Bay sucker, Bay psyllid
A bay sucker is a species of psyllid or 'jumping plant lice'; it is a sap-sucking insect that typically specialises to feed on one species host plant. This species of psyllid is a brown-tan colour and is 4mm in length. Bay suckers specialise in feeding on bay. Due to their size and colour, they can be difficult to identify with the naked eye. For this reason, the plant these insects are found on, or close to, can be a useful clue as no other psyllid in the UK specialises feeding on bay.
A good food resource for predatory insects.
Feeding activity may reduce plant vigour.
Adults are normally a tan colour but can darken with age. They are 4mm in length, with short antennae (<1mm). Nymphs appear similar, however, are smaller and flatter, appearing a pinky-yellow colour. The nymphs are able to produce a white waxy secretion, making them more conspicuous to the human eye. They also create leaf-roll galls, which they use as a 'refuge'. They do this from inhabiting the areas of leaves where the outer margins have rolled inwards from dryness. They fill the area of space with their white waxy secretions, forming a gall.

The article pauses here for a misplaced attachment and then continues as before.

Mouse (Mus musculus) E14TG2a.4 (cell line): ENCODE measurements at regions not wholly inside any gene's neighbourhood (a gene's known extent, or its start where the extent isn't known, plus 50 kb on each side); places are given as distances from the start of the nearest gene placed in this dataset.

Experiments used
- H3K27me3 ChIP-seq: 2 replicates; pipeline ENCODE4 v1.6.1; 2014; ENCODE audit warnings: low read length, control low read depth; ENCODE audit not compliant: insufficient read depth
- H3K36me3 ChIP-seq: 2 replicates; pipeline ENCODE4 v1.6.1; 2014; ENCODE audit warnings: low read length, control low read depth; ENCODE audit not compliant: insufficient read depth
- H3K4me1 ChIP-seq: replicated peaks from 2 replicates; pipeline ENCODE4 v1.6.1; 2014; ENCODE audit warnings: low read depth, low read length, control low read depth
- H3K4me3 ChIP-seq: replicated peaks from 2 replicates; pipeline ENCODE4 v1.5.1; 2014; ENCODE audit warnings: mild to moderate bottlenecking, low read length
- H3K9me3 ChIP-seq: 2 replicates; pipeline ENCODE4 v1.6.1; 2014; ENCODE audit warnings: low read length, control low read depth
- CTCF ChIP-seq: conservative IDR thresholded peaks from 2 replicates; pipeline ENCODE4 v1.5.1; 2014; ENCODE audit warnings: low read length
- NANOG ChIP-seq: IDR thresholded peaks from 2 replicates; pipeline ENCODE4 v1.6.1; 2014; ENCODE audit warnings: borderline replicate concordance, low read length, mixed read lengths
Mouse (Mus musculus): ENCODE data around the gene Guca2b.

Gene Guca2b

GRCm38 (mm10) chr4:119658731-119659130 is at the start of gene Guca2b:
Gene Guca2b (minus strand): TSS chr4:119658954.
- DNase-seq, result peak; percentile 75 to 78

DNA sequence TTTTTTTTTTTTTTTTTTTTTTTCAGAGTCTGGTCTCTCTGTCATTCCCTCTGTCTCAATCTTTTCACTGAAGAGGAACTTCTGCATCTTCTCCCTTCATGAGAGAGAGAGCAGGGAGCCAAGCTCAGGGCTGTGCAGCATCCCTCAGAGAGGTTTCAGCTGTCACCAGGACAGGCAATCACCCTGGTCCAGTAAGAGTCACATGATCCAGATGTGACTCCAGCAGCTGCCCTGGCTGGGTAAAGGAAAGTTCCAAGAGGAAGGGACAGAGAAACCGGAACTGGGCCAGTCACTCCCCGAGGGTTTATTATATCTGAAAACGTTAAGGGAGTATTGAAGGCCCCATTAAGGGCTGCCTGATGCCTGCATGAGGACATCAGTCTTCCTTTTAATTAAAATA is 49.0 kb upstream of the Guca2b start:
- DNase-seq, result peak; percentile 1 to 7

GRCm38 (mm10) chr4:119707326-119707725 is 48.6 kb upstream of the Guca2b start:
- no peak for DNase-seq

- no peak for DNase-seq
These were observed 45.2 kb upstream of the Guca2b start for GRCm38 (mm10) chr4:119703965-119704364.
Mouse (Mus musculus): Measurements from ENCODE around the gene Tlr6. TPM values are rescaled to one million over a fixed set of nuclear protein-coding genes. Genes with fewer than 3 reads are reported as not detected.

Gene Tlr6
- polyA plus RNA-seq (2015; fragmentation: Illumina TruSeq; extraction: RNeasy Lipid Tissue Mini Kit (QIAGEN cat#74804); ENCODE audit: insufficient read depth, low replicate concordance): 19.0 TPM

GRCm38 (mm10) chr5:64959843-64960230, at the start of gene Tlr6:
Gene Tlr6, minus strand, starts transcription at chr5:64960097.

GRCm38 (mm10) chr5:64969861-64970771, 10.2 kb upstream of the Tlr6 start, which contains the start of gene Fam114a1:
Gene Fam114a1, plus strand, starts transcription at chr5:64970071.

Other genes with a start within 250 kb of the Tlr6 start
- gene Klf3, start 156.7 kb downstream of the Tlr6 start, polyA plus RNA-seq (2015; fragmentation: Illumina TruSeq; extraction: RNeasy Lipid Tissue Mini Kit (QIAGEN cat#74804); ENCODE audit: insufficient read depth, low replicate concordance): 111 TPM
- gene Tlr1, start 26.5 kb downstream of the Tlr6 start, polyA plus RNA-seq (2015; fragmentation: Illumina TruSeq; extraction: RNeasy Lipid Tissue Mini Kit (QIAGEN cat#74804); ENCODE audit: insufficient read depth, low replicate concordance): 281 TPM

Bay leaves will curl at their margins, this is where nymphs form galls. They often appear yellow and only part of the leaf is affected. The discolouration from feeding will result in dried up leaves. There may be 'white fluffy balls' on the leaf surfaces. Although unattractive, these insects will not be detrimental to the plant and are tolerable.
Common across the UK.
Apart from their white 'woolly' secretions, this insect causes minimal damage to bay. If infestations are heavy, it's advised to pick off infected leaves. Roots that are badly effected should be pruned out in winter to encourage new growth, at the same time removing any overwintering pests.
It's not recommended to use chemical treatments to deter this pest. If the bay in question is used for ornamental purposes then consult with your nearest garden centre on what may be the best course of action.